There’s been a lot of commentary in the press about last weekend’s elections to the European Parliament. Most noted has been the rise of euroskeptic and far right parties in several countries. The far left also made advances, with a Marxist party coming first in Greece and a surprisingly strong performance from a new far left party in Spain. Yet we should also keep some things in perspective:
- As the image to the right shows, the far right and far left combined will have just over 10% of the seats in the European parliament. Other euroskeptical parties will add another 8-9% to that total. The center-left and center-right blocs are the largest, as ever.
- The European Parliament has little power to roll back European integration in any case. The irony of the United Kingdom Independence Party’s success in European elections in Britain is that they can do very little to withdraw Britain from the EU from their seats in Brussels. Until euroskeptic parties start forming national governments, we aren’t going to see any countries seriously reconsidering European Union membership.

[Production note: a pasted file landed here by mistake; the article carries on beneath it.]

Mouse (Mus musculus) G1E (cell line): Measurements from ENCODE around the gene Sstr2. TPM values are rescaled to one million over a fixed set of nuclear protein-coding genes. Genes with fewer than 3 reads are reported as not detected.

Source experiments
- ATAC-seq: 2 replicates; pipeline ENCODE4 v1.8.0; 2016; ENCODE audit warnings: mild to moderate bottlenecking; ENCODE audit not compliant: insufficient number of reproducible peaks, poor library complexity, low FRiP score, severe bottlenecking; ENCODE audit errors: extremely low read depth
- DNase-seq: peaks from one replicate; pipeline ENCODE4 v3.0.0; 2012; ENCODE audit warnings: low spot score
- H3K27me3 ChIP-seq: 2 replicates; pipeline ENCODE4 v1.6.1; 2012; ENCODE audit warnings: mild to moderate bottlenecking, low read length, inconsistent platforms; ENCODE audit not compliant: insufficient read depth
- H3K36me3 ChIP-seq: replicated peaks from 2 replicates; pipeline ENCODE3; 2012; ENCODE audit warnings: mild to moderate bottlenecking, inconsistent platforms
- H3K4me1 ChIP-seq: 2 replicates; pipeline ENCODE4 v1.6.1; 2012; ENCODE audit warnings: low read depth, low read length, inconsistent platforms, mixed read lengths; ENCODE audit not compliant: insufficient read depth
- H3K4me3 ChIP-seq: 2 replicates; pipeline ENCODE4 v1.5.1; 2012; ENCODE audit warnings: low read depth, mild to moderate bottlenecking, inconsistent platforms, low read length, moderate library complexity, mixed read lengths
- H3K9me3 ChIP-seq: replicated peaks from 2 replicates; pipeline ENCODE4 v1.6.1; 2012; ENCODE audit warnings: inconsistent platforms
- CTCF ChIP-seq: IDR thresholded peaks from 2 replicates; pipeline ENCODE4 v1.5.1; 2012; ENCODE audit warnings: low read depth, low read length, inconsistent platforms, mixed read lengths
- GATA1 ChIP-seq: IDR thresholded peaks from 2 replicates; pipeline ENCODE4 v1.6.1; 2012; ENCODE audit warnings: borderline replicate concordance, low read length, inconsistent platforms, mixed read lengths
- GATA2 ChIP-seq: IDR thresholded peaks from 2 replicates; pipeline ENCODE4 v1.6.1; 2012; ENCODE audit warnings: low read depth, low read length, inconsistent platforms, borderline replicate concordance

- There is not a positive correlation between the level of unemployment and the percentage of the vote for the far right. Some of the high-unemployment countries, like Greece and Spain, had very strong performances from the far left, but it still seems that national economic performance did not drive far-right voting. Still, the Eurozone crisis has damaged the legitimacy of EU institutions and markets more generally. Economic decline, even when caused by government or central bank mismanagement, always seems to undermine public support for free enterprise and international openness.
- Even in the UK, public opinion on European integration already seems to have turned the corner. In no EU member state does a majority favor withdrawal.